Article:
Opened 6 years ago

Last modified 3 years ago

#14310 reopened task

Standard on anonymized browser behaviour

Reported by: cypherpunks Owned by: tbb-team
Priority: Medium Milestone:
Component: Applications/Tor Browser Version:
Severity: Normal Keywords:
Cc: Actual Points:
Parent ID: Points:
Reviewer: Sponsor:


Hello. There is no dobt that browsers are fingerprintable. In my study (ticket #13400 ,article in Russian, wait for english version a little) I and other commenters have fingerprinted differrent browsers on differrent systems (including tbb on win8, winxp, some linux distro, Tails and Whonix) with differrent fonts and the fingerprints were differrent on differrent systems.

I think that we need a standard of browser behaviour which must

  • define a set of locally or remotely fingerprintable features (including values returned by differrent APIs, values can be measured (for example performance), behavoural patterns such as set of headers, etc...));
  • define their values for any anonymized browser which comply with standard.

Also we need a standard on user fingerprinting mitigation to make it not to conflict browser fingerprinting prevention.

Child Tickets

Change History (5)

comment:1 Changed 6 years ago by gk

Resolution: implemented
Status: newclosed

You are in luck as there is already a design document that should standardize these things

And for #13400, see #13313 as a possible solution we are working on.

comment:2 Changed 6 years ago by cypherpunks

Resolution: implemented
Status: closedreopened

It is not a standard, it is very fuzzy recommendations. I have already read #13313, it is strongly related to this ticket. As I have said, the standard must define how *exactly* browser must behave.
For example,"character 'A' of font 'serif' MUST have width ... and height ...", "anonymized browser MUST return headers .... in mentioned order", "following fingerprinter must return ... when executed in anonymized browser". We need a spec which will be used by anonymized browsers' authors and which can be converted into fully automated test. If the browser comply the standard it is probably hard to derive from the information observable by an attacker wheither we use anonymized browser A or anonymized browser B and wheither we use anonymized browser A in environment A or in environment B.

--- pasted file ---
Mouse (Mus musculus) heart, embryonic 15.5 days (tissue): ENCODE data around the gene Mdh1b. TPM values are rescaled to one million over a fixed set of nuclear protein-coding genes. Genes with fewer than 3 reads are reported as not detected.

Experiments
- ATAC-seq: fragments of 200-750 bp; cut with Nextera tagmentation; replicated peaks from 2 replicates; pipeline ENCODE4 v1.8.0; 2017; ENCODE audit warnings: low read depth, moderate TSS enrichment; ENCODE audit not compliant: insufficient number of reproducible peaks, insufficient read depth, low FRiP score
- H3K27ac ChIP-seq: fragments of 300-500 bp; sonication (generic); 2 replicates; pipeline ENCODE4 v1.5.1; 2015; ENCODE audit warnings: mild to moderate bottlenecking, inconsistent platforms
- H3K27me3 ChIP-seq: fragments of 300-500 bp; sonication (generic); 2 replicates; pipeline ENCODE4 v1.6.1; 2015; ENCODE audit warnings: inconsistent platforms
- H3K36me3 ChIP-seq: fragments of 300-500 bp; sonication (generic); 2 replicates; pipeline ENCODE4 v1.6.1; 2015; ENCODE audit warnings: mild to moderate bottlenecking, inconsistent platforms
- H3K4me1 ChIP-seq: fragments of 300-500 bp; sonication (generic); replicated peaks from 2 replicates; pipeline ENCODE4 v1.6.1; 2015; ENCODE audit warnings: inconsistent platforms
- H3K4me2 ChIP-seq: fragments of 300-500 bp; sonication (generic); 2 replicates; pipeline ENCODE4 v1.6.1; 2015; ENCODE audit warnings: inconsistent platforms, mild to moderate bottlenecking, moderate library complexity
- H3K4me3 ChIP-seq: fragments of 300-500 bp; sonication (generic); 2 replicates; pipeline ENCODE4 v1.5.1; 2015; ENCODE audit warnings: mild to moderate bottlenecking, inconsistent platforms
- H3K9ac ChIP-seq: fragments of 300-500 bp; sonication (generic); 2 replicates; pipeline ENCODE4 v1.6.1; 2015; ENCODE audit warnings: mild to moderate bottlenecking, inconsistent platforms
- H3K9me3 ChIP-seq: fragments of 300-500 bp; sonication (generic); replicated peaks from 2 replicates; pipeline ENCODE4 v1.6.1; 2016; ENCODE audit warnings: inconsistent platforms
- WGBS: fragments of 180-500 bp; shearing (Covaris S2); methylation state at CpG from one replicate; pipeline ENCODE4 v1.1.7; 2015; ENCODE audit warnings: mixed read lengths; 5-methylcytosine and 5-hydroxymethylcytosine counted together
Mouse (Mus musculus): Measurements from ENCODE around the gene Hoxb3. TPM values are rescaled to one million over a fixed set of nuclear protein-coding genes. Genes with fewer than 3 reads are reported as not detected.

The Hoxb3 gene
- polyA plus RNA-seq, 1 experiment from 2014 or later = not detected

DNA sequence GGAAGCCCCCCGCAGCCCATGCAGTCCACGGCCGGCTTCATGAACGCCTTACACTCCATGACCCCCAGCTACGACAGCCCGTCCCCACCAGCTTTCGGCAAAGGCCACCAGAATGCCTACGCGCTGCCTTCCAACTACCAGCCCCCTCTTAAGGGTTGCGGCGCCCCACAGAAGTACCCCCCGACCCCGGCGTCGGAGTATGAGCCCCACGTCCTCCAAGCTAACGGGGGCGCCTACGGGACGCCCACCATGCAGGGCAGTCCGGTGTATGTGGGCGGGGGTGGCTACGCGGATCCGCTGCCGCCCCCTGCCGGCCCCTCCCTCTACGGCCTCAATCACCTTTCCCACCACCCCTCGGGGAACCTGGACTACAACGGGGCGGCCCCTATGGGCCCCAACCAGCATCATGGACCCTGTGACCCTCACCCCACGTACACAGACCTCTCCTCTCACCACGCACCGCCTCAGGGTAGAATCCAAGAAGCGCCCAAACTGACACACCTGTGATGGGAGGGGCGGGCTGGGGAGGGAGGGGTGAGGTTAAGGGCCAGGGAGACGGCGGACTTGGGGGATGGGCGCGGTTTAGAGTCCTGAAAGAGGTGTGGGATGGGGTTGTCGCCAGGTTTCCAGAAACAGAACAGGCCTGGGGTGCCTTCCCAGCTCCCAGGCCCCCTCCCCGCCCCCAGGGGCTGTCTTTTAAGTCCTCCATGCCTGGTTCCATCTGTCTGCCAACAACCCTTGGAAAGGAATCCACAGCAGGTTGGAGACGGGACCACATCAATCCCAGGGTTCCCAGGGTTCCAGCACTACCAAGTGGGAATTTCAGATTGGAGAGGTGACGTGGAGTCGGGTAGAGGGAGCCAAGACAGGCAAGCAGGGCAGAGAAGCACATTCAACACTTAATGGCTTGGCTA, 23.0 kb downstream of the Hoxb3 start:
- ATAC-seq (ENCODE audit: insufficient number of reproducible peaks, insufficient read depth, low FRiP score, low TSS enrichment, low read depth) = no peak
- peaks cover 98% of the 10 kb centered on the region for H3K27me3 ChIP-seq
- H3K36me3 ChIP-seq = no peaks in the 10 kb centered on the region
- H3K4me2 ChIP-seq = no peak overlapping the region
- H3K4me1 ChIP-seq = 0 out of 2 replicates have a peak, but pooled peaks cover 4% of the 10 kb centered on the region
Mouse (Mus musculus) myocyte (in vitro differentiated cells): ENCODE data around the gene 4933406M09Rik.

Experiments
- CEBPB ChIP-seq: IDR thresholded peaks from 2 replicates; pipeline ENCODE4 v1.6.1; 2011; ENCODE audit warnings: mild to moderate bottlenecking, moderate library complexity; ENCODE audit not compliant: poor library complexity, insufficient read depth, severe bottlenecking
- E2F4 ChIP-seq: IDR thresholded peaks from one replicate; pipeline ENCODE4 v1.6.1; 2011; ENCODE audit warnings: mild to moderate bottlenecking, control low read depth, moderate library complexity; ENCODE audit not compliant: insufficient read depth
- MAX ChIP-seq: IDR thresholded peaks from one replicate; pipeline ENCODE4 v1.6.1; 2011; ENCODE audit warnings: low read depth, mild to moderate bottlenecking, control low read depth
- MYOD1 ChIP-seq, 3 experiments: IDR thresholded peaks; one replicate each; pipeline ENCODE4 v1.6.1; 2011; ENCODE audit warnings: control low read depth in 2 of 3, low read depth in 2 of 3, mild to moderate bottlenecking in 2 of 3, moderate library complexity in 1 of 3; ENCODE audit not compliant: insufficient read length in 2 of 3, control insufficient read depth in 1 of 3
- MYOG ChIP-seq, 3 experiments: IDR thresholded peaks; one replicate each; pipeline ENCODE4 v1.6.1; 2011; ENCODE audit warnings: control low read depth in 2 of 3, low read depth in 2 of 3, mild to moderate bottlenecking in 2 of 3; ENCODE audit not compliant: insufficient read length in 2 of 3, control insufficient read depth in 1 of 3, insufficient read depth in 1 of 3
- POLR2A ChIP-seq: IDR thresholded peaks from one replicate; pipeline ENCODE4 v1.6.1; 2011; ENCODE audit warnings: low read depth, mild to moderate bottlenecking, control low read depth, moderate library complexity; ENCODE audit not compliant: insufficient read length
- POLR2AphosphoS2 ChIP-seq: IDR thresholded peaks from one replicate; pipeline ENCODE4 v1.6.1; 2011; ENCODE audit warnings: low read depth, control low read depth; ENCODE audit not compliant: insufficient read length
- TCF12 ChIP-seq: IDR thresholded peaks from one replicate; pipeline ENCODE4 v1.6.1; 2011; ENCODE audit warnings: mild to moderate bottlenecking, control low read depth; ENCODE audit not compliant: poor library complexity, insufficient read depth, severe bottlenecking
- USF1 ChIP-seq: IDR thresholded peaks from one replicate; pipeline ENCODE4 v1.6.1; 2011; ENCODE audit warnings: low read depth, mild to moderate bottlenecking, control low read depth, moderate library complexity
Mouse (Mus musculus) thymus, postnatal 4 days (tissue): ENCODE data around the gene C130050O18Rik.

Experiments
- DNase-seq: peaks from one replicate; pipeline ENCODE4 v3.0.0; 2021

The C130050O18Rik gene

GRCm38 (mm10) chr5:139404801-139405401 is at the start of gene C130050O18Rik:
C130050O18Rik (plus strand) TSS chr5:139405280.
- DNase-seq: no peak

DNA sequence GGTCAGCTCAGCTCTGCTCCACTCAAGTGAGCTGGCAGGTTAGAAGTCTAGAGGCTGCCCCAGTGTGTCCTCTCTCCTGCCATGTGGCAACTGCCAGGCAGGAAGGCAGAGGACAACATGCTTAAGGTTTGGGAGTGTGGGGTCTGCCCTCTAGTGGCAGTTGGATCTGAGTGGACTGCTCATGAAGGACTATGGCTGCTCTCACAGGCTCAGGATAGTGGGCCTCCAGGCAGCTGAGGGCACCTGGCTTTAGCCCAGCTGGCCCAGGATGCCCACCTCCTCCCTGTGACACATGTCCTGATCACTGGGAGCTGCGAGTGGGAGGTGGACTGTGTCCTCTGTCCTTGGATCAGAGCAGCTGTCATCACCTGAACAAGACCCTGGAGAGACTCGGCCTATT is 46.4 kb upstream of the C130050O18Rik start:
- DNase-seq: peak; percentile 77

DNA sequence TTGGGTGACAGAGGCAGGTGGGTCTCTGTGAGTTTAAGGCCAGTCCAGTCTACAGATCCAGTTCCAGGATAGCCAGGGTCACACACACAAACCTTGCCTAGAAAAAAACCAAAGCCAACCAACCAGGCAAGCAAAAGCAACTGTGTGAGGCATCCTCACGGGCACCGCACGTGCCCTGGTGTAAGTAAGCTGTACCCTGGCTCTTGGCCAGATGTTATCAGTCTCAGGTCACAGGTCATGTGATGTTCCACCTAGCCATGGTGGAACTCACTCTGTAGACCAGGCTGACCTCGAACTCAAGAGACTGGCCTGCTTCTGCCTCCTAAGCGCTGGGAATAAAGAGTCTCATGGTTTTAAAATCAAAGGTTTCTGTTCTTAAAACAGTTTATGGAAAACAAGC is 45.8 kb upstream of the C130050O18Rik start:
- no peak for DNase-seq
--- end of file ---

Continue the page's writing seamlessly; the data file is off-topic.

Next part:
Last edited 6 years ago by cypherpunks (previous) (diff)

comment:3 in reply to:  2 Changed 6 years ago by gk

Keywords: browser-fingerprinting standard removed
Priority: criticalnormal
Type: defecttask

Replying to cypherpunks:

It is not a standard, it is very fuzzy recommendations. I have already read #13313, it is strongly related to this ticket. As I have said, the standard must define how *exactly* browser must behave.

What if there is more than one way to reach a goal or what if it is not clear yet which way is the best to reach it? See e.g. which takes a different approach to fingerprinting than we do.

comment:4 Changed 6 years ago by cypherpunks

Thank you, very interesting article (especially interesting the list of existing fingerprinters which actually were using the same technology that I have used in my study), but the approach of mitigation mentioned there is not very useful.

I have already thought about randomization and found it useless. Because an adversary can easily avoid this, using repeating. They have proposed to create a cache of random values, but the cache can be bypassed. For example in common canvas fingerprinting technique when we hash the image, the browser can add a random noise to image and cache it. What can we do? We can generate a different image and use only part of it. Because the image is different, there will be created a different random noise, which most likely won't overlap the generated noise, so it can be discarded by repeating.

In the case of fonts we can run a fingerprinter from different domains of one service. Because every domain means that new randomization will be applyed, we will be able to discard randomness and get steady fingerprint.

Also we can use this cache to crash the browser, creating a lot of fingerprintable features and making the browser to add randomness to them and cache it.

Also this random cache can be used as identifier.

But one of the ways is to create randomness on start of new anonymous session and use the same randomness for all the site. So an adversary will be able to track you between sites, but only limited by one session. Of course, randomness must be generated by a secure PRG.

So I think that the standard should use both ways.
All the features can be made equal in all the an. browsers must be equal for all the an. browsers.
Another set of features (we are not ready to make equal) must be randomized in a way I have described.

comment:5 Changed 3 years ago by teor

Severity: Normal

Set all open tickets without a severity to "Normal"

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